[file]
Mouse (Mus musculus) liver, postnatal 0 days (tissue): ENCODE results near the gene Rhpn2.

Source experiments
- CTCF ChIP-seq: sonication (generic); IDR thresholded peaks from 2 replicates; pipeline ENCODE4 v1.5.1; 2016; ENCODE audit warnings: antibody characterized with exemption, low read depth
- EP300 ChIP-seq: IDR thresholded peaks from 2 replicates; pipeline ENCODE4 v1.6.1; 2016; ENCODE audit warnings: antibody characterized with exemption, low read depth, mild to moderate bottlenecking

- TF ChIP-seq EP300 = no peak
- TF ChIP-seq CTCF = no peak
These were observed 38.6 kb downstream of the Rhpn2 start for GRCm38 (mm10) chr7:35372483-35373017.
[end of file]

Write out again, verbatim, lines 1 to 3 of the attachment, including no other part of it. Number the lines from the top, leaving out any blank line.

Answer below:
Mouse (Mus musculus) liver, postnatal 0 days (tissue): ENCODE results near the gene Rhpn2.

Source experiments
- CTCF ChIP-seq: sonication (generic); IDR thresholded peaks from 2 replicates; pipeline ENCODE4 v1.5.1; 2016; ENCODE audit warnings: antibody characterized with exemption, low read depth